Chip giant Intel (Nasdaq: INTC) is turning to researchers at N.C. State to develop a new three-dimensional silicon chip structure that will enable computer brains to run with more energy efficiency.

Intel awarded NCSU a $1.5 grant for the project. The research team, which also includes a professor from Duke, is led by an NCSU professor who reported development of a new device that could “revolutionize computer memory.”

The scientists hope to have a prototype chip by 2014. The goal is to improve energy efficiency by 15-25 percent.

Chips would be stacked vertically and linked through electronic connections that pass through the chips, NCSU says. Current chips operate in two dimensions.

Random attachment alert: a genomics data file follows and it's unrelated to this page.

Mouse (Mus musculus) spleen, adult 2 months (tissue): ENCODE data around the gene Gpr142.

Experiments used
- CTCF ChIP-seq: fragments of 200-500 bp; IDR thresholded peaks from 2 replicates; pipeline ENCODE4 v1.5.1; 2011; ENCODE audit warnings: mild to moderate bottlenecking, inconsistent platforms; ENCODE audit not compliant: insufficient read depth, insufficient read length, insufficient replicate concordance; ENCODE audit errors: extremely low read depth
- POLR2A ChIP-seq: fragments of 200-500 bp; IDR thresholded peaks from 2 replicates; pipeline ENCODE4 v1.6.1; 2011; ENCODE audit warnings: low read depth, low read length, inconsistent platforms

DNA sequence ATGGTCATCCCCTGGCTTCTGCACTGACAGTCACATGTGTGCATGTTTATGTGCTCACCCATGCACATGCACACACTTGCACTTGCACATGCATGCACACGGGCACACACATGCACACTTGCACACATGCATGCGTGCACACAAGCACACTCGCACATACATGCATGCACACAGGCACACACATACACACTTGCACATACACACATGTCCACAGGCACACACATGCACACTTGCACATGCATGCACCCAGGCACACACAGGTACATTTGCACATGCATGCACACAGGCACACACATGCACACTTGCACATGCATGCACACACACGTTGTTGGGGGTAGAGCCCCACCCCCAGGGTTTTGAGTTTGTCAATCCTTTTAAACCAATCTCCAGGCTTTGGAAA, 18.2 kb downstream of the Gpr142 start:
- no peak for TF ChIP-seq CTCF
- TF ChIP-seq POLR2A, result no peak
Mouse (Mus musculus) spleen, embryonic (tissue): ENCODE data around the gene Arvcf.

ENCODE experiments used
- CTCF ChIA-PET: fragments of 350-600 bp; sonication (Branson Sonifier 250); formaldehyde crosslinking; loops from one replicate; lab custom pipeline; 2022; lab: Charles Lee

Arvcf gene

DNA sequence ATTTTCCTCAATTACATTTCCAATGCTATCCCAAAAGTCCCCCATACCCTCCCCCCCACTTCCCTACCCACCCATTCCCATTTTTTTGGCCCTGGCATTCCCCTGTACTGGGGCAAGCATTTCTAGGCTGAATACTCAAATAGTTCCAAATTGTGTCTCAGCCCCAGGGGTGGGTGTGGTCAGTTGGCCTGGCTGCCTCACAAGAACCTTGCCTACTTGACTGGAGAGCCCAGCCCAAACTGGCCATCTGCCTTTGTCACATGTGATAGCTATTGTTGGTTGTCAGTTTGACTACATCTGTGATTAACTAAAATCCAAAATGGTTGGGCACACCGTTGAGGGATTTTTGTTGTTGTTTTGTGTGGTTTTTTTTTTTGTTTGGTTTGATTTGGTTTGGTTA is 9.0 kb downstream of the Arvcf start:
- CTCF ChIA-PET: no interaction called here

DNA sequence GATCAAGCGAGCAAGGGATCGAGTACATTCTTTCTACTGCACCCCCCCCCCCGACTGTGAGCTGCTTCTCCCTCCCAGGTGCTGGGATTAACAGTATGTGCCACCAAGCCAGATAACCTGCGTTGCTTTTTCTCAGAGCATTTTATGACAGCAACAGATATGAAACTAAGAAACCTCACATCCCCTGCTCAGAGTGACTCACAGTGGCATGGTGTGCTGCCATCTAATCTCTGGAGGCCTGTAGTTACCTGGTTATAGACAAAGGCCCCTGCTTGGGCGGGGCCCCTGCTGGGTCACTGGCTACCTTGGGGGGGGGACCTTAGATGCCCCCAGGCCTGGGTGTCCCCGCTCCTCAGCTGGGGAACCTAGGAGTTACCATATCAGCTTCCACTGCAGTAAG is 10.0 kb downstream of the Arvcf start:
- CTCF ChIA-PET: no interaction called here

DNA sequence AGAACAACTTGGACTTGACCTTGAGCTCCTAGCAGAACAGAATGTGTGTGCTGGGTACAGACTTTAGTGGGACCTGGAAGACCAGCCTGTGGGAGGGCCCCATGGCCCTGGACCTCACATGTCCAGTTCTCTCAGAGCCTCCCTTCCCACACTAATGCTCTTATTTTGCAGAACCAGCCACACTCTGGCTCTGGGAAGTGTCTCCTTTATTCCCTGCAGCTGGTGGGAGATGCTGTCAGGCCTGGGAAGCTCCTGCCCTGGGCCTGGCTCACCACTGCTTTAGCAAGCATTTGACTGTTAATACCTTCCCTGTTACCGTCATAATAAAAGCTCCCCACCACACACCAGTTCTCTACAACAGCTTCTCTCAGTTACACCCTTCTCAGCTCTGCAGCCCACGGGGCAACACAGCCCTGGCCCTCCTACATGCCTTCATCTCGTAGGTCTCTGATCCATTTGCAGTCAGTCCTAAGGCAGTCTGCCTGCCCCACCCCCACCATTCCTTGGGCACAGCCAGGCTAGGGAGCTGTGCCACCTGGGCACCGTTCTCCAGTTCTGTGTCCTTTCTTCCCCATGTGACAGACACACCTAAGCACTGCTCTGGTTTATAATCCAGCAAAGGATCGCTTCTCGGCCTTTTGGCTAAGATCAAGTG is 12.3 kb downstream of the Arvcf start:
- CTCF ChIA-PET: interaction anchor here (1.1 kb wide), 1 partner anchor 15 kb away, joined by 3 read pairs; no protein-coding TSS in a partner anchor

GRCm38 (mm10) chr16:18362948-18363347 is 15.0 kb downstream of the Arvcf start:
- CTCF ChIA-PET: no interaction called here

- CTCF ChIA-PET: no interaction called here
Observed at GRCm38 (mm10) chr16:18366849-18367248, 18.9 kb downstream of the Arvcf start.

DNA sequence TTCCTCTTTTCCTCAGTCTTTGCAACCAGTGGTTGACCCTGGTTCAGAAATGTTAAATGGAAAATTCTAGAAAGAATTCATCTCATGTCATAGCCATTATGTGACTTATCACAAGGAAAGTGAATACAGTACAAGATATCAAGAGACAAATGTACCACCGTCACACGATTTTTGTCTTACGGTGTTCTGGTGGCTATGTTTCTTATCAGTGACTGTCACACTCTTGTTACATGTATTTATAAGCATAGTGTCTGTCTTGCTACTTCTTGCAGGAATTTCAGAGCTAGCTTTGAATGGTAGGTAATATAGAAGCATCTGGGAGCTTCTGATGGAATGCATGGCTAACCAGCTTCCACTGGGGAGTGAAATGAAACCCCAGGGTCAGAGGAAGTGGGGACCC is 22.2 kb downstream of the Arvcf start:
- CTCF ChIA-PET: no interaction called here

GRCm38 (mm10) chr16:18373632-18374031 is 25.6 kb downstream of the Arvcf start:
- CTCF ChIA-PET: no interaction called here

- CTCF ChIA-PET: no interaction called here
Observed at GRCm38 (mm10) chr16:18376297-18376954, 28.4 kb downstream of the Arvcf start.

“Under this grant, we are building a 3D CPU chip stack and will be solving some of the problems currently facing the development of 3D CPUs,” said Dr. Paul Franzon, who is a professor of electrical and computer engineering at NCSU. He is lead researcher on the project.

The researchers must figure out how to use chips that are designed and produced in different places and to different specifications. They also need to deal with dissipation of heat that a 3D design would create.

NCSU also wants to enable manufacturers to test individual CPU components for functionality.

Other NCSU researchers are Drs. Eric Rotenberg and Rhett Davis along with Dr. Krishnendu Chakrabarty of Duke.

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